Simultaneous RNA–DNA FISH in mouse preimplantation embryos
Fluorescent in situ hybridization (FISH) is a powerful cytogenetic technique that allows the visualization and quantification of RNA and DNA molecules in different cellular contexts. In general, FISH applications help to advance research, cytogenetics, and diagnostics. DNA FISH can be applied, for example, for gene mapping and for detecting genetic aberrations. RNA FISH provides information about gene expression. However, in cases where RNA and DNA molecules need to be detected in the same sample, the result is often compromised by the fact that the tissue sample is damaged due to the multitude of processing steps that are required for each application. In addition, the sequential application of RNA and DNA FISH protocols on the same sample is very time consuming. Here we describe a brief protocol that enables the combined and simultaneous detection of Xist RNA and centromeric DNA of chromosome 6 in mouse preimplantation embryos. In addition, we describe how to generate indirect-labeled probes starting from BACs. This protocol may be applied to any combination of RNA and DNA detection.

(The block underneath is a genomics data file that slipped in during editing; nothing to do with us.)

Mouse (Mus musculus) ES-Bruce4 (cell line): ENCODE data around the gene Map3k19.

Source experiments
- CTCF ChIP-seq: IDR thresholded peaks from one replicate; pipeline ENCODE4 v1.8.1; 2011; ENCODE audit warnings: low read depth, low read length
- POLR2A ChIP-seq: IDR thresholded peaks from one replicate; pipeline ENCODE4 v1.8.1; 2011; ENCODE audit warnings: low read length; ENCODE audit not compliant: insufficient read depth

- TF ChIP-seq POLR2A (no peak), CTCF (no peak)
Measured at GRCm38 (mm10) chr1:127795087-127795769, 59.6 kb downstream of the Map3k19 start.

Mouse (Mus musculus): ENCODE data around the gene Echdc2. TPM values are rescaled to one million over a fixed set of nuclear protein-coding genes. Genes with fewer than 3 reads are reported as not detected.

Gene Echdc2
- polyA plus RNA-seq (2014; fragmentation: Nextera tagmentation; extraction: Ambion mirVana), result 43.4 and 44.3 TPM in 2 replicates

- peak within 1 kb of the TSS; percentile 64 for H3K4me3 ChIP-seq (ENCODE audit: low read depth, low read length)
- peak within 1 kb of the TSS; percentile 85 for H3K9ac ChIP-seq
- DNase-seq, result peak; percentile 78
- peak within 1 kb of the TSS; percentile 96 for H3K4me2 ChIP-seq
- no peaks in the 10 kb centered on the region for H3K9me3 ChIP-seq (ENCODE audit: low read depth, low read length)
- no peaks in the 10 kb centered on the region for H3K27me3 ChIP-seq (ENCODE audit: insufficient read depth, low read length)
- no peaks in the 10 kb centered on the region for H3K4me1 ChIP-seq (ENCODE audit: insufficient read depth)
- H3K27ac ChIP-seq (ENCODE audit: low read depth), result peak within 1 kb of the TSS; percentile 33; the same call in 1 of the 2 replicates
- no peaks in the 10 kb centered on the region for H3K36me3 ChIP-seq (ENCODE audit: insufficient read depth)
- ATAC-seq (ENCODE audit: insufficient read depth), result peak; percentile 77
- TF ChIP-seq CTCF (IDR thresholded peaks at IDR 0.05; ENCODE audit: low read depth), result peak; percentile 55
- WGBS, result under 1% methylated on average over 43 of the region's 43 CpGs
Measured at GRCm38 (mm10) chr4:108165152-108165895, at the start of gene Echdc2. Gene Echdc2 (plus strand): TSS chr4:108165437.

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|Methods in Molecular Biology|
|Organisation||Department of Developmental Biology|
Magaraki, A.M, Loda, A, Gribnau, J.H, & Baarends, W.M. (2018). Simultaneous RNA–DNA FISH in mouse preimplantation embryos. In Methods in Molecular Biology. doi:10.1007/978-1-4939-8766-5_11